These two reasons have caused people to distrust denominations. But if you understand this, then you should also realize that much of the distrust people have towards the Church in North America is based on what is, now, the declining older Protestant Church. It’s not necessarily against the growing kingdom-minded Church that at times has been subtle, but has always been around and is emerging today at a quicker rate.
When you birth new churches for new generations that are city-positive and kingdom-minded, you’re not only constructing a new Protestant narrative in North America, but you’re also removing the power given to the old argument that says the Church isn’t unified.
God is still building his transcendent kingdom Church. And multi-denominational church planting is helping to usher in that reality.
2. A welcoming atmosphere is more conducive to new planters than a hostile one.
Almost five years ago I moved to Canada to plant in downtown Toronto with the North American Mission Board. The multi-denominational network in Toronto was still in its developing stage and our denomination’s regional team was trying to stay afloat while planting a few dozen churches in a metro area of over 6.5 million people.
The work was hard enough and the support little enough that if the pastor of the church plant in the community next to us told me to roll over and quit, I probably would have. But he didn’t. Instead, he took our team under his wing and breathed life into us. He even sent people from his Presbyterian congregation to join our Baptist congregation.
Later, as our church was getting off the ground and growing, a Mennonite Brethren network approached us. We intentionally told them that we didn’t want funding; instead, we wanted camaraderie in the city and we’d be willing to come alongside their vision and their planters. We didn’t know much, but we did know this:
A welcoming environment is more conducive to new church planters than a hostile one.
Planting in downtown Toronto was difficult and very slow at times. And the multi-denominational welcome was a part of what kept us in the game. Because we received this welcome, we wanted to provide it for other church planters as well.
3. Denominations refine and rediscover their missional roots.
A funny thing happens when you tell your church planters that they’re allowed to learn and to play with other tribes and networks. Your church planters become more savvy in leadership and culture. And they end up having a bigger picture of what God is doing outside of their own church and their own denomination.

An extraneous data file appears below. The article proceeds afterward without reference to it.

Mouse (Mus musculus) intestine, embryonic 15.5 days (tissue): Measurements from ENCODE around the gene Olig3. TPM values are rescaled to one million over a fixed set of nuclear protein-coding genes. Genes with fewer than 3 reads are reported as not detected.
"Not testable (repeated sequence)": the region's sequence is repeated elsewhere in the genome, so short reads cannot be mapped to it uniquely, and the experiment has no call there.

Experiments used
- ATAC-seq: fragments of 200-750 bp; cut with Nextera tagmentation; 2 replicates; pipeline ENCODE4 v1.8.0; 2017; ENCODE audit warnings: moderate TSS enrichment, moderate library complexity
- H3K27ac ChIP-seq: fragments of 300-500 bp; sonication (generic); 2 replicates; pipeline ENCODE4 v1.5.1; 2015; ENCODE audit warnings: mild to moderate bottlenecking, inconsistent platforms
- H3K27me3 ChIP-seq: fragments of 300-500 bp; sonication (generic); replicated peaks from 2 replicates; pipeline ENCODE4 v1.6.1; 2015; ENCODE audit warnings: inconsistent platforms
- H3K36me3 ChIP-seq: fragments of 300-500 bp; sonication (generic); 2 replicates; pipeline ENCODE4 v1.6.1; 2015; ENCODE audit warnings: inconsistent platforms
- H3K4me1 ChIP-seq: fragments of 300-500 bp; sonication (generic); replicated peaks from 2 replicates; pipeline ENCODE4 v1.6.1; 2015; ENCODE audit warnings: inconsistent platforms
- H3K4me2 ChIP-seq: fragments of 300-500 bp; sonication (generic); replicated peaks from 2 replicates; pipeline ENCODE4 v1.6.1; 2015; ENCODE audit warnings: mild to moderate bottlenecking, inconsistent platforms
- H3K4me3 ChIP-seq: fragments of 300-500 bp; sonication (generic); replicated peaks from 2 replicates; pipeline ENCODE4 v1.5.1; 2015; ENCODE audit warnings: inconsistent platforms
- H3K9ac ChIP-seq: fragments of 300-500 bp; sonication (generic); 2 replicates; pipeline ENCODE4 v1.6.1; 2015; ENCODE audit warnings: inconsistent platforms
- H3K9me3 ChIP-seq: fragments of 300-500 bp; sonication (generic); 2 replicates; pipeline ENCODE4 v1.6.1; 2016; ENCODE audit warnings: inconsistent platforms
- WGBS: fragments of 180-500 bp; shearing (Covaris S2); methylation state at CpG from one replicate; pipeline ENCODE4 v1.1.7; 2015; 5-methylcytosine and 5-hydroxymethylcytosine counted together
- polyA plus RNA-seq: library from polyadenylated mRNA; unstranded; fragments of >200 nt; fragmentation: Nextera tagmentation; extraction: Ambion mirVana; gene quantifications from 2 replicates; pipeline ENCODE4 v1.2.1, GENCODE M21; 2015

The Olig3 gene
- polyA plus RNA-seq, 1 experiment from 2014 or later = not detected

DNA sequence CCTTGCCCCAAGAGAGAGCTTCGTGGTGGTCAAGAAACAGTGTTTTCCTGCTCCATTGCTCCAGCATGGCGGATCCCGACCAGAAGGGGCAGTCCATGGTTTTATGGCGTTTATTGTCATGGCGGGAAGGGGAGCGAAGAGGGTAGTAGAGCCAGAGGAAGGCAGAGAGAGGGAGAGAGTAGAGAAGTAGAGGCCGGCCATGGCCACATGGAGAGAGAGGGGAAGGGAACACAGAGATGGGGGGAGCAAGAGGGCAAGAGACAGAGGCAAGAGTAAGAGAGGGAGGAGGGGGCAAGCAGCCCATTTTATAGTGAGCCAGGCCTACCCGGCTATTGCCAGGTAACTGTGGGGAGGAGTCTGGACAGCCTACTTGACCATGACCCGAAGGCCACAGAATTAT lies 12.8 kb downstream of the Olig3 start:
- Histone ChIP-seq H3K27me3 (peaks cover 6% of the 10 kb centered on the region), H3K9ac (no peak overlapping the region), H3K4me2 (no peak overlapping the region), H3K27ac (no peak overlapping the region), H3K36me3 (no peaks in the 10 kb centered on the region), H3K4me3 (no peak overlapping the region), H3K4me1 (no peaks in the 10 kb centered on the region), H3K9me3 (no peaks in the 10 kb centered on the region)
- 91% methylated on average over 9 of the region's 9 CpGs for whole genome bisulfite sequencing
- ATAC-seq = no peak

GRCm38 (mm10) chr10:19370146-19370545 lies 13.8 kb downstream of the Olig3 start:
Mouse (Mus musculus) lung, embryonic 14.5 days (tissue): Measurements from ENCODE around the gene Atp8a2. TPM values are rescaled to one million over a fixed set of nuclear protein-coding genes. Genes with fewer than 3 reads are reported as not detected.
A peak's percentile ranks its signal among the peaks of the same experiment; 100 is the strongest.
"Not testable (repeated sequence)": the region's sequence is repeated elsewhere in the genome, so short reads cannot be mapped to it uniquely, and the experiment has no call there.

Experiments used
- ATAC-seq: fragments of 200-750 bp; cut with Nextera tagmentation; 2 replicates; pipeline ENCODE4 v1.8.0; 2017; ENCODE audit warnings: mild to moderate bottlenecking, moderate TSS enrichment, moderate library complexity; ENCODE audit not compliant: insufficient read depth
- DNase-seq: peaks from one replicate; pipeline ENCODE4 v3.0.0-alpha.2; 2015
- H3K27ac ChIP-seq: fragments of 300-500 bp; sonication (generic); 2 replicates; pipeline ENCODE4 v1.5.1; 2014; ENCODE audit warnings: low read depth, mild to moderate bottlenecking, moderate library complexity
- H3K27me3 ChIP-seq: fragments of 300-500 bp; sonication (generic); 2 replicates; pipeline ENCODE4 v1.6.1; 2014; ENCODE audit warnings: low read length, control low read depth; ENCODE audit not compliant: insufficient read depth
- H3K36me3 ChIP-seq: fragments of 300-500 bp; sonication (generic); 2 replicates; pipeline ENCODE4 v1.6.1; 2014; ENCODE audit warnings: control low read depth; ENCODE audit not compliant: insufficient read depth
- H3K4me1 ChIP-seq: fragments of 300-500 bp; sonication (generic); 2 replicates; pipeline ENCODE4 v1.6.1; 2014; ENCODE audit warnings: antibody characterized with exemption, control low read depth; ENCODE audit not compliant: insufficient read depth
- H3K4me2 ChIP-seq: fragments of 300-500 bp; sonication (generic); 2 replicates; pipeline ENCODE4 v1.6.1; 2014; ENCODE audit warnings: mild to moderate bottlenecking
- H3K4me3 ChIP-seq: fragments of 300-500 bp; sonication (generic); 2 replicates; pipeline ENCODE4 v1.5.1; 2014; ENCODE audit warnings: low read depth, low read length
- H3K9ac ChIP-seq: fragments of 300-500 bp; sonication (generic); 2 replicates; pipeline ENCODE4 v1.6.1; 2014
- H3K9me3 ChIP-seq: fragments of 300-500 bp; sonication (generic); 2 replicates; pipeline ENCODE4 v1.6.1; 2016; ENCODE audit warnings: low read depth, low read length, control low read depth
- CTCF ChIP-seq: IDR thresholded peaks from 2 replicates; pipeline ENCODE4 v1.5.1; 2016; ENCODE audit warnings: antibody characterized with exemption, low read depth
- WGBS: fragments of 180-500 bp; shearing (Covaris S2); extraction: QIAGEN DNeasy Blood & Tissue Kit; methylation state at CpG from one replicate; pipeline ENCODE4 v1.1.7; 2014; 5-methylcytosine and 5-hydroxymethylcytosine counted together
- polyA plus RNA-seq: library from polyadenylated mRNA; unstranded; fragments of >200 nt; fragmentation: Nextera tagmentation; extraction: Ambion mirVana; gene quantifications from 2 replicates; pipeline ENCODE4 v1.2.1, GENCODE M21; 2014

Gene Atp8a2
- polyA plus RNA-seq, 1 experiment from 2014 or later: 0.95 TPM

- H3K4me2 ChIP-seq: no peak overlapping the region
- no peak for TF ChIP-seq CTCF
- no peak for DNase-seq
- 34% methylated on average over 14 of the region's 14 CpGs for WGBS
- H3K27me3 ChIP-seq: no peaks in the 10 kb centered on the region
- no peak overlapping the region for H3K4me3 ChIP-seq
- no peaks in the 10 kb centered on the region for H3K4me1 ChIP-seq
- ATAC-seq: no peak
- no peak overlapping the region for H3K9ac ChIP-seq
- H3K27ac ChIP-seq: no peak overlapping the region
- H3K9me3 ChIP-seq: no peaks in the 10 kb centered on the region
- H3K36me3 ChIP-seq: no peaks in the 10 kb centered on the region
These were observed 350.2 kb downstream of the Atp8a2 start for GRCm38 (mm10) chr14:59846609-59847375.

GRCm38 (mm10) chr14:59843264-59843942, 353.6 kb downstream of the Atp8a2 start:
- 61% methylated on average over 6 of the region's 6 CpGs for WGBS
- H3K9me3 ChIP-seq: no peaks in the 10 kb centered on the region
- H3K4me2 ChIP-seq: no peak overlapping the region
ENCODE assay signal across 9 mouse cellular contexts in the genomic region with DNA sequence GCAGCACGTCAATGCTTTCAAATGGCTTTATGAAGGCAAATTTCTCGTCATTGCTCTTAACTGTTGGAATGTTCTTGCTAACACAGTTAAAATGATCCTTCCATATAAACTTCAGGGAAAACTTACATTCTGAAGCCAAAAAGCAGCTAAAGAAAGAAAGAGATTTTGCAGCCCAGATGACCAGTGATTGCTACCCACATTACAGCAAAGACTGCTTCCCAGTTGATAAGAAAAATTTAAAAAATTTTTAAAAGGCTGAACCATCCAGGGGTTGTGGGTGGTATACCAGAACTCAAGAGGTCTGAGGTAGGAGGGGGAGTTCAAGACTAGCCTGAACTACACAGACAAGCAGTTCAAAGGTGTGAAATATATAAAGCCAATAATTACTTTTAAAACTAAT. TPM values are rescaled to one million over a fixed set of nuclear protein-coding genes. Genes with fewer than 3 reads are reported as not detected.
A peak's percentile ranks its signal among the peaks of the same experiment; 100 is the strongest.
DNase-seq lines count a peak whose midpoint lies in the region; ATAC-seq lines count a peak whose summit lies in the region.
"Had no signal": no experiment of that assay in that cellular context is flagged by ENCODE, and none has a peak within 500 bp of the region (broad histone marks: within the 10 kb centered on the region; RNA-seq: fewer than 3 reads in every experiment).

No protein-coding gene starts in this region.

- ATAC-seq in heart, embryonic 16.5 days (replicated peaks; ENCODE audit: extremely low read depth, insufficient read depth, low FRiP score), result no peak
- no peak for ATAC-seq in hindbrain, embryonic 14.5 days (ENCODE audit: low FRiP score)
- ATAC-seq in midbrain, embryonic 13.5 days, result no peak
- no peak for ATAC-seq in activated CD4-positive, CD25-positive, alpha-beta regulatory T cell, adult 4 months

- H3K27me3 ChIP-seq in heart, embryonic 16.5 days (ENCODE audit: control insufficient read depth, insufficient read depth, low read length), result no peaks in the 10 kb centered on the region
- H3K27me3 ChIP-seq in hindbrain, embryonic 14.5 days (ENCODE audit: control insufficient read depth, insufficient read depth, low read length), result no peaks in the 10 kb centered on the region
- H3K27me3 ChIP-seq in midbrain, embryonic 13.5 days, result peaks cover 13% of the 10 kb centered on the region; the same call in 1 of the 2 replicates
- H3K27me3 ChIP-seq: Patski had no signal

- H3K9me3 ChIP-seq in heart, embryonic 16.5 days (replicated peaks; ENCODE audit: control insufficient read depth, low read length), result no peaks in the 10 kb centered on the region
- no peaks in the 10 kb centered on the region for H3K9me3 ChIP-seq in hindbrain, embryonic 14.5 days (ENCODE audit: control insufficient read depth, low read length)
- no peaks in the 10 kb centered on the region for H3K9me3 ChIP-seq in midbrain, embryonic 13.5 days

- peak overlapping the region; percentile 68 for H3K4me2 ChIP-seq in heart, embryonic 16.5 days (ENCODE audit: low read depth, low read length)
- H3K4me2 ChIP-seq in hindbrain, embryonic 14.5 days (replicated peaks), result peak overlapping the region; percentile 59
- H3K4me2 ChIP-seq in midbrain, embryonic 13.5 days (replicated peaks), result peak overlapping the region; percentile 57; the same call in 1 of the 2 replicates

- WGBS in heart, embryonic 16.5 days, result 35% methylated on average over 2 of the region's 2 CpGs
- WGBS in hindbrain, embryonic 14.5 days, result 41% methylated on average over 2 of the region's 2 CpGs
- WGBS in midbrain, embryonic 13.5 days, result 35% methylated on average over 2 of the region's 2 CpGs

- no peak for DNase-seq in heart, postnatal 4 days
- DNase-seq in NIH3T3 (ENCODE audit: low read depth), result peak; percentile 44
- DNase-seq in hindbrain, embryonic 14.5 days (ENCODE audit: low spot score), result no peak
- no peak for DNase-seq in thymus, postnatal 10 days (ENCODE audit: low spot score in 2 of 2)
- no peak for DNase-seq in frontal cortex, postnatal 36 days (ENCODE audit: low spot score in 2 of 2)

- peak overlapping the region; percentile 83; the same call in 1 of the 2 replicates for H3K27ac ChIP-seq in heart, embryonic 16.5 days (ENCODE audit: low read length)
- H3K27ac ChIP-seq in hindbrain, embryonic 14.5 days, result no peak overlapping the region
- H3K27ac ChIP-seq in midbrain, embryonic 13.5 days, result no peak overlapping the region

Every considerate church planter will want to take what they’ve learned and share it with their own tribe. It’s the communitas that Alan Hirsch describes in his book The Forgotten Ways. It’s the brotherhood that leaves their tribe and that’s birthed out of adventure, challenge, and mission. And when they return home, they now have something new and fresh to offer.
It’s been my experience that the best church planters honor their denominational roots. They study history in order to better understand the present. They know that they stand on the shoulders of many other women and men. They acknowledge the weaknesses and shortcomings (and often embarrassments) of their tradition, but they also build on top of what historically has been passionate—albeit imperfect—movements of the kingdom.
What church planters learn outside of their denomination is often brought back to create positive change within their tribe.
As far as we can tell, multi-denominational networks haven’t led to denominational decline. Quite differently, in many instances, they’ve challenged denominations to better equip church planters and to take the mission of God in North America seriously again.
I’ve shared three discoveries that have come out of city and regional multi-denominational church planting networks. And I don’t think these networks will disappear anytime soon. What we’ll probably see is how they’ll continue to refine and distinguish themselves as a valuable part of North American missions. We’ll also likely see denominations continue to rebrand their tradition in new and relevant ways and become better mission agencies in order to reach a fast changing culture.